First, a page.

Parsha Kedoshim, Leviticus 19 - 20, opens and closes with a command from God that His people be holy because He is holy. In between is a series of social and moral ordinances which many commentators interpret as components of holiness. While these ordinances are surely characteristic of holiness, I believe that to so view them misses a larger point.2
To see what's going on, we must begin with the end of parsha Acharei Mot, Lev 18:24, which warns that if Israel defiles herself, the land will vomit her out as it did the prior inhabitants. With that slight expansion, we see the following structure to Torah portion Kedoshim:
The structure highlights the importance of the Land of Israel and its active role in determining who is allowed to live there. To see how this works, consider Lev 18:24-28:
Do not make yourselves unclean by any of these things, for by all these the nations I am driving out before you have become unclean, and the land became unclean, so that I punished its iniquity, and the land vomited out its inhabitants. But you shall keep my statutes and my rules and do none of these abominations, either the native or the stranger who sojourns among you (for the people of the land, who were before you, did all of these abominations, so that the land became unclean), lest the land vomit you out when you make it unclean, as it vomited out the nation that was before you.
Notice the sequence:
Thus, the Land has a special, active role in deciding who will live therein and in the process of exile for those who do not measure up. Why? Consider the history. When God began the process of humanity's restoration and redemption - which is still incomplete - He chose Abram to father the people through whom He would work. Genesis makes clear that the first step after Abram's selection was to move him to the Land. Later, when Abraham's sons sent back to his family in Haran to get wives, they then returned to the Land. Israel has, at various times, been exiled from the Land, but they have always been brought back.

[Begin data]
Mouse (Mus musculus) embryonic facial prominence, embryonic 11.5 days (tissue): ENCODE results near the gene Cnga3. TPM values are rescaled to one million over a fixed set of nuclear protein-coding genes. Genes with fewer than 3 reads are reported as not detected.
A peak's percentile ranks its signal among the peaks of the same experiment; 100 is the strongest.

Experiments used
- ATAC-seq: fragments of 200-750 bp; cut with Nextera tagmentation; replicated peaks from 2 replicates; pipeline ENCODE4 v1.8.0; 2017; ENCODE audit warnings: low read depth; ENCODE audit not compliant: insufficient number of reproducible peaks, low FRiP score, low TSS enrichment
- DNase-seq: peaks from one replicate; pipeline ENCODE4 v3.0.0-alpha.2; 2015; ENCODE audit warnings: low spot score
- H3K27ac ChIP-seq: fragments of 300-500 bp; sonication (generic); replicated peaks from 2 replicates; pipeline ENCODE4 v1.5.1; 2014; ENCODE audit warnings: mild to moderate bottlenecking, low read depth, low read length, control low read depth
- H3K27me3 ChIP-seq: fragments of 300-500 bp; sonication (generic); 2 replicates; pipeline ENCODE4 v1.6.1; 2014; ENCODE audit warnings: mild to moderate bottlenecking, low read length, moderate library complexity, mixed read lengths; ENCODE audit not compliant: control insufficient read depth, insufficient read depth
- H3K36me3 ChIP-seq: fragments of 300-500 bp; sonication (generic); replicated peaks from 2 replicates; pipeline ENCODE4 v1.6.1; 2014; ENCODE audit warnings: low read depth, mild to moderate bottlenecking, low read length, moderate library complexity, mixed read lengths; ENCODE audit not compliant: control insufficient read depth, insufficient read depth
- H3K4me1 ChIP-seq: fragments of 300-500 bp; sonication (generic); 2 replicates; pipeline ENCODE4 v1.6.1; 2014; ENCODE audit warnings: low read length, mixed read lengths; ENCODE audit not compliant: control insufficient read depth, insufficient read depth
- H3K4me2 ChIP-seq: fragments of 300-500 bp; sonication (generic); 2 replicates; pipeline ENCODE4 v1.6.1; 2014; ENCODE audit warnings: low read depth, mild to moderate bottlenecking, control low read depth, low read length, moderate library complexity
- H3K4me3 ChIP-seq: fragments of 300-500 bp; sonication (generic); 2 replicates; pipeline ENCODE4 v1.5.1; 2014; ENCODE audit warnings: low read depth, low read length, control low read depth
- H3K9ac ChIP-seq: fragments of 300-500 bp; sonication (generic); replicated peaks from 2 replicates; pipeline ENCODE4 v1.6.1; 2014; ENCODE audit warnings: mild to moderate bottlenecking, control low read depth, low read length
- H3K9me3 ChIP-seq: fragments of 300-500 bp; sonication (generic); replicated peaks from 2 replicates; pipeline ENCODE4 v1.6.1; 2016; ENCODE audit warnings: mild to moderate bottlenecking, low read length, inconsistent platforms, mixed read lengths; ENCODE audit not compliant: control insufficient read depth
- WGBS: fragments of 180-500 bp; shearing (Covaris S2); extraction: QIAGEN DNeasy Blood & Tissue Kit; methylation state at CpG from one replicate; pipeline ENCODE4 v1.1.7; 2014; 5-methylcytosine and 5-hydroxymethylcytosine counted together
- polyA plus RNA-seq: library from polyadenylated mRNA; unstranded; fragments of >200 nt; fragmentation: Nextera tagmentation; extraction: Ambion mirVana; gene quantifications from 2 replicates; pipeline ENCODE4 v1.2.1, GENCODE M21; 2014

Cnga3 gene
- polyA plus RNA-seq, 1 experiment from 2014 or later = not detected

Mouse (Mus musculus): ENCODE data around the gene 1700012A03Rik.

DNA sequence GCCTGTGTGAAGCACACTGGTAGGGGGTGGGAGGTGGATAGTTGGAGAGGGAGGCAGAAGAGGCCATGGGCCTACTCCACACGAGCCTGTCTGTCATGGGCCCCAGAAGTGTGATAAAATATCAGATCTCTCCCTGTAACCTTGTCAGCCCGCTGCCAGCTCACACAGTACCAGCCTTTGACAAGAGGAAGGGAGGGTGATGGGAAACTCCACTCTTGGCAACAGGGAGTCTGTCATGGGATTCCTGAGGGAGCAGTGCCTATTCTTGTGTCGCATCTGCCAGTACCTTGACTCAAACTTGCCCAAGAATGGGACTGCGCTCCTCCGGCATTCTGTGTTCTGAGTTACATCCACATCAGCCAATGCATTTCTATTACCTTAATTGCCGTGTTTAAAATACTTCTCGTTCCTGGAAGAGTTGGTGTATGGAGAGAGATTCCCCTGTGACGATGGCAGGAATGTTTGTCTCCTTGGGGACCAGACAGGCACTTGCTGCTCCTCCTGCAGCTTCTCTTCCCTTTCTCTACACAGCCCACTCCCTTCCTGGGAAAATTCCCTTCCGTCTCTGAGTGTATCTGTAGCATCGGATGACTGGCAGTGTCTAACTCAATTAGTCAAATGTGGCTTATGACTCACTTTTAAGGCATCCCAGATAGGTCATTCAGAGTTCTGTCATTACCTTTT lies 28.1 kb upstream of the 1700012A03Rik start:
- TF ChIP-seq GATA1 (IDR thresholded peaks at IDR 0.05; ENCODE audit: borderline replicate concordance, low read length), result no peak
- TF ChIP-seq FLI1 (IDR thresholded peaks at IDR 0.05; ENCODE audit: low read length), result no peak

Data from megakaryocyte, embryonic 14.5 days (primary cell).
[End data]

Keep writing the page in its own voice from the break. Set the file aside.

Another way to say the same thing is that the Land of Israel is hostile to natural man. When Israel behaves in a Godly fashion, it is secure in the land. When she behaves like the rest of humanity, the land casts her out.
So we can theorize that both the land and the people are necessary for God's plan. If only the people were needed, there would have been no need for Abram to move. If only the land were needed, then it would not really matter who lived there; God could do what was needed with anyone.
If we consider the purpose for which man was created, we may begin to understand what is going on. We were created by God to be His agents in tending the Earth. We were also created to be in fellowship with Him as we carried out this function.
2This line of thought was suggested by Growing Pains by Rabbi Noson Weisz